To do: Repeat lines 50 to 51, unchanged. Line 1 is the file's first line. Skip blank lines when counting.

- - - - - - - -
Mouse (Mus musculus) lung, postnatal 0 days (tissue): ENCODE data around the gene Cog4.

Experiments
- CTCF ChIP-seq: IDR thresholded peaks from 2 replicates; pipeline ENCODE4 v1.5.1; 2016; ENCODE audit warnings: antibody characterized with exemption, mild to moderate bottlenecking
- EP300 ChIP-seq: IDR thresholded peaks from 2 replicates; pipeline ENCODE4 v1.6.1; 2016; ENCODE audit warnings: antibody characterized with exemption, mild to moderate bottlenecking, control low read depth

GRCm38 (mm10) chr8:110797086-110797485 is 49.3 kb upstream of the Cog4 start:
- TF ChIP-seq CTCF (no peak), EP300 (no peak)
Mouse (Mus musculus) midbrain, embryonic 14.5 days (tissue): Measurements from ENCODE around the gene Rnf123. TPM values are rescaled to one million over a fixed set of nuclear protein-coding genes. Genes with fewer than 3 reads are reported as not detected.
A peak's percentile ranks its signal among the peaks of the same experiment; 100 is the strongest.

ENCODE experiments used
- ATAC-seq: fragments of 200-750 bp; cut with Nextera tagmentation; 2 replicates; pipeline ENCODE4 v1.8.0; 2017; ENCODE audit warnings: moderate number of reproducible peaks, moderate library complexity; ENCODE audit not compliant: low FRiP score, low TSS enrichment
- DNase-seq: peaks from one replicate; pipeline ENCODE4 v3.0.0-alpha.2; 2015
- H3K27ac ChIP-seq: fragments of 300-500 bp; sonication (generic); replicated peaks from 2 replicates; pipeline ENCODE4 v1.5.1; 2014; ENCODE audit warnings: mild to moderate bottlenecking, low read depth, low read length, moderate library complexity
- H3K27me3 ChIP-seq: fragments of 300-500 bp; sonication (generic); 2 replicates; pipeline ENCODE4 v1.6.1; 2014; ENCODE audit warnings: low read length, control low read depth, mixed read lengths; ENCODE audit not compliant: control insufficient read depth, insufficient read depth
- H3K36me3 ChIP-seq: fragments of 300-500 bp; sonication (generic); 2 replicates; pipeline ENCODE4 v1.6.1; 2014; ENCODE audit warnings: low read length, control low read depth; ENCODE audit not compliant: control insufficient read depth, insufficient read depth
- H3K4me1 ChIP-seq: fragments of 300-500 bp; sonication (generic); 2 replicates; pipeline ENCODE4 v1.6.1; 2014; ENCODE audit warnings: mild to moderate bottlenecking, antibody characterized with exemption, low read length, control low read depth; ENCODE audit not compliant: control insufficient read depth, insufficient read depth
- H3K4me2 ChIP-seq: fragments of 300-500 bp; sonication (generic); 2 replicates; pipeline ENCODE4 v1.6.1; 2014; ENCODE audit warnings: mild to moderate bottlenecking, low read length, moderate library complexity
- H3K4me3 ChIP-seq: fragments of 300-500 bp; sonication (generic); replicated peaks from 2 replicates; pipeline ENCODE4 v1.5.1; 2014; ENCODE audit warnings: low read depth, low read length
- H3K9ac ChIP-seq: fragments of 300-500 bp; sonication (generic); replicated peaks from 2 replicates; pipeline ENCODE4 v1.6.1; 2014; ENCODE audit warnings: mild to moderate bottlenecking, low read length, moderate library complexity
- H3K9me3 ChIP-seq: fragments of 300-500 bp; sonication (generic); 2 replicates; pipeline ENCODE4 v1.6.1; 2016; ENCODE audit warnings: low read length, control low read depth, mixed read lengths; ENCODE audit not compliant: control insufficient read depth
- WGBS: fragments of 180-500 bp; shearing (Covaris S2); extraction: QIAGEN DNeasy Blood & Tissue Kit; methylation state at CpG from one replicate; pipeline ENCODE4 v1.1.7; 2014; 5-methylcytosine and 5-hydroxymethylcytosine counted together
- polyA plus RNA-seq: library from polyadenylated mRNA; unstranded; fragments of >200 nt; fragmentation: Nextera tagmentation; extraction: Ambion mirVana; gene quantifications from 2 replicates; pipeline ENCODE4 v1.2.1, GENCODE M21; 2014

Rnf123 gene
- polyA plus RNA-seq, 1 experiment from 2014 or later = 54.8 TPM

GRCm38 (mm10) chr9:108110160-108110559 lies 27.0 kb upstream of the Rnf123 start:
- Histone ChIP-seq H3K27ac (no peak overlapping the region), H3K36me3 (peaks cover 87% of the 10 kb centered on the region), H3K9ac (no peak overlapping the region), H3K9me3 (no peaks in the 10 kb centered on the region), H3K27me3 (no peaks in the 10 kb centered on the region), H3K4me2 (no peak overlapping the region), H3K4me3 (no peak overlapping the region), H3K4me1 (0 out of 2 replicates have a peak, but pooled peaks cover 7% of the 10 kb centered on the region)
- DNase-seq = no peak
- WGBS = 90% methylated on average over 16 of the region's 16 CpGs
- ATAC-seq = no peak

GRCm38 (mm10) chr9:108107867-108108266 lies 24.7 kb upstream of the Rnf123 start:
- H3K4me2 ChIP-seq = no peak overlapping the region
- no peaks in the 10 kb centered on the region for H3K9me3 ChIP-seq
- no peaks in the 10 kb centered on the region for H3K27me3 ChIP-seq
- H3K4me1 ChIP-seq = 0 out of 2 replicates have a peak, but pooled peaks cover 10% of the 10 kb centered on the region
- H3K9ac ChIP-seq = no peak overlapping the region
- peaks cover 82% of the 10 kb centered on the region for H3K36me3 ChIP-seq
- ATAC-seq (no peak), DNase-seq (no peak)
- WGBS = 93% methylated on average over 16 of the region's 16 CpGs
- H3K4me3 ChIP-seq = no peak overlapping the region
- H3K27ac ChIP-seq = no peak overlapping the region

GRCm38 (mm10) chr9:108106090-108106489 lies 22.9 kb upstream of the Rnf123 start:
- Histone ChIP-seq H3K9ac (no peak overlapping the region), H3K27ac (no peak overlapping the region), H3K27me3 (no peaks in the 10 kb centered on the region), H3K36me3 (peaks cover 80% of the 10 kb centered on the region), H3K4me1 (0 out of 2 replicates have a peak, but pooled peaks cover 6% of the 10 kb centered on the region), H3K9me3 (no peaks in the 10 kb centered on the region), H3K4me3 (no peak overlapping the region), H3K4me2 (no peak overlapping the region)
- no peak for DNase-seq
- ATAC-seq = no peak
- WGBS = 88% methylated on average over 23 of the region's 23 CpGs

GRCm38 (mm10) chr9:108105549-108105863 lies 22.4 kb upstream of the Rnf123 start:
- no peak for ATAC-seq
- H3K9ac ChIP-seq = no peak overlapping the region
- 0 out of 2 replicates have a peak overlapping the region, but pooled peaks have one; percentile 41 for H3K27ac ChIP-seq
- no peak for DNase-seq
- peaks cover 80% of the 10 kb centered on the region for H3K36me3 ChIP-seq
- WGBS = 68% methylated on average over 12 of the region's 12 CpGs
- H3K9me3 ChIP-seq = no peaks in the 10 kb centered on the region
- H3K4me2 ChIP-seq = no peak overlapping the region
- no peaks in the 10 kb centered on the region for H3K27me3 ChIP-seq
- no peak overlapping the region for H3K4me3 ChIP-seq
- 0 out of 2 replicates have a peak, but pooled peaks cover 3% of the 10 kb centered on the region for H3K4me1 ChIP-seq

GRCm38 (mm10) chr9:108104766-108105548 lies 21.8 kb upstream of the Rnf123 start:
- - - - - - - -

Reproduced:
- peaks cover 80% of the 10 kb centered on the region for H3K36me3 ChIP-seq
- WGBS = 68% methylated on average over 12 of the region's 12 CpGs